Queensland Sepsis Program - Could this be sepsis?

Queensland has a comprehensive sepsis program incorporating improvements to clinical practice, research, support for those affected by sepsis, a public awareness campaign, and sepsis education.

The Queensland Sepsis Program - Could this be sepsis? is governed by the Queensland Sepsis Steering Committee (QSSC) with support from the Paediatric Sepsis Clinical Advisory Group.

The Queensland Sepsis Program (QSP) has a strong focus on consumer participation and Adult and Paediatric consumer representatives actively contribute as members of the Queensland Sepsis Steering Committee (QSSC), Paediatric Sepsis Clinical Advisory Group (PSCAG) and Sepsis Communication Group. Their involvement in every phase of the program has been vital to our success.

The QSP was launched in November 2016 in response to the increasing incidence and adverse outcomes from sepsis. Statewide Sepsis Forums were hosted by Clinical Excellence Queensland (CEQ) in May 2017(adults) and August 2018 (paediatrics) and were, attended by over 200 clinicians from throughout Queensland. There was widespread agreement that a co-ordinated approach was required to improve sepsis outcomes.

The program also addresses some of the key recommendations of the Stopping Sepsis: A National Action Plan for Australia.

The QSP has adopted a phased approach to address sepsis, commencing with Emergency Departments (EDs) where over 80% of public hospital sepsis patients present. All phases to date have included adult and paediatric sepsis. Throughout every phase of the program there is a strong focus on antimicrobial stewardship to ensure no unintended harm results from antibiotic prescribing practices.

In preparation for the ED phase, CEQ facilitated a pilot project at Gold Coast University Hospital (GCUH) ED to develop and test an adult sepsis screening tool and treatment bundle (within a sepsis pathway) which was endorsed for wider testing in other Queensland EDs. A subsequent similar pilot project was conducted at GCUH ED to test an equivalent paediatric sepsis pathway. The sepsis pathways developed and tested during the GCUH pilots served as the basis for a best practice change package for the ED phases of the QSP.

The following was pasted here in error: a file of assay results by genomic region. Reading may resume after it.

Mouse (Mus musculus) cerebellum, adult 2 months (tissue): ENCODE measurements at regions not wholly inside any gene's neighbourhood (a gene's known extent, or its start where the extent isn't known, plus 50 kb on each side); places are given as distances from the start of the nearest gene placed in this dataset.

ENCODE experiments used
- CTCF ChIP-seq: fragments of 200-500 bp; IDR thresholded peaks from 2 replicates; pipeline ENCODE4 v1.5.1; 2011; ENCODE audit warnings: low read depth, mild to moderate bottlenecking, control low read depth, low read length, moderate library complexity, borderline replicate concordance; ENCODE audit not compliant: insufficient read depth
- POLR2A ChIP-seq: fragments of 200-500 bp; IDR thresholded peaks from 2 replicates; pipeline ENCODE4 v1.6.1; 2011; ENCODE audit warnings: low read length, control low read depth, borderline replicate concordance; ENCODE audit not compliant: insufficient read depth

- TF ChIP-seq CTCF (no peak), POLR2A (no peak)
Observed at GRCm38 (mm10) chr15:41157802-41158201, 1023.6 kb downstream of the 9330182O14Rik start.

Teams from 16 metropolitan and regional hospital EDs (assessed as CSCF Level 4-6) participated in a Sepsis Collaborative from August 2018-March 2020. See our Improving sepsis recognition and treatment ePoster displaying the collaborative results which was presented at the BMJ International Forum on Quality and Safety in Healthcare Australasia 2021.

Sites with EDs assessed as CSCF level 1-3 were the focus of the Rural and Remote Sepsis Project.

Inpatient sepsis
The inpatient phase which focusses on hospital-acquired sepsis is underway.

Digital Sepsis Tools
A separate project is being undertaken to test and develop digital tools within the electronic health record to assist clinicians to recognise and treat sepsis earlier.

Primary care

The reduction of sepsis mortality and morbidity in Queensland can only be achieved by working collaboratively with a number of stakeholders, including the primary care, education, private health and community sectors. Members of the Queensland Sepsis Program - Could this be sepsis? Project team are actively consulting with these groups.

Contact us

To find out more or to become involved in sepsis program please contact us via:

Email: sepsis@health.qld.gov.au or paediatricsepsis@health.qld.gov.au

Last updated: 22 October 2021